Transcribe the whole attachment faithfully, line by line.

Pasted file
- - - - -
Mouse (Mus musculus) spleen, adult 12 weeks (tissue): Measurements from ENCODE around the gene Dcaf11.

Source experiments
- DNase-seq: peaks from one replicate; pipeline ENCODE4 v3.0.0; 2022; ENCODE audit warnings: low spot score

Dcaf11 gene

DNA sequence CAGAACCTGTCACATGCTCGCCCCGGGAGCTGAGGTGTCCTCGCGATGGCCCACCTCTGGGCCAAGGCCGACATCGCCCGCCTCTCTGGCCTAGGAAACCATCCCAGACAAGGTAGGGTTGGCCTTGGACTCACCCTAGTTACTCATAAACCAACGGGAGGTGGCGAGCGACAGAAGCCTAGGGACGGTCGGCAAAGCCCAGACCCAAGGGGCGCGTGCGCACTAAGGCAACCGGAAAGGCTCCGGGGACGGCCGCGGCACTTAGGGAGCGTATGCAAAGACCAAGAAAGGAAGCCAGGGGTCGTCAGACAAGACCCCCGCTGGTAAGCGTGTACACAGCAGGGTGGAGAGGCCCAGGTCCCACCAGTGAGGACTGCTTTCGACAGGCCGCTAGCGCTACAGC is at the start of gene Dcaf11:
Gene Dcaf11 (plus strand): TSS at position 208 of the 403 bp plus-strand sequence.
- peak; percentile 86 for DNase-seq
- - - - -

Mouse (Mus musculus) spleen, adult 12 weeks (tissue): Measurements from ENCODE around the gene Dcaf11.

Source experiments
- DNase-seq: peaks from one replicate; pipeline ENCODE4 v3.0.0; 2022; ENCODE audit warnings: low spot score

Dcaf11 gene

DNA sequence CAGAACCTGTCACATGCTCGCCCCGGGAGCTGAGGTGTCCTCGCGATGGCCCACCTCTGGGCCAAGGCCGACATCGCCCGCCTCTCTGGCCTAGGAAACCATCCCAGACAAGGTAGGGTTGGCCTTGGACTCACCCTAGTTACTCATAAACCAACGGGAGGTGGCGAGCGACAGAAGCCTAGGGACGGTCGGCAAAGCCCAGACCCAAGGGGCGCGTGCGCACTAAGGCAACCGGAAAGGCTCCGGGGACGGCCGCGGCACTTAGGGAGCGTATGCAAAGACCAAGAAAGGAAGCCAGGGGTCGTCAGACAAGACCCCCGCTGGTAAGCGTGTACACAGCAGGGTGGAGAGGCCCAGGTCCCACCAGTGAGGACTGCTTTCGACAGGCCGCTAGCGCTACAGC is at the start of gene Dcaf11:
Gene Dcaf11 (plus strand): TSS at position 208 of the 403 bp plus-strand sequence.
- peak; percentile 86 for DNase-seq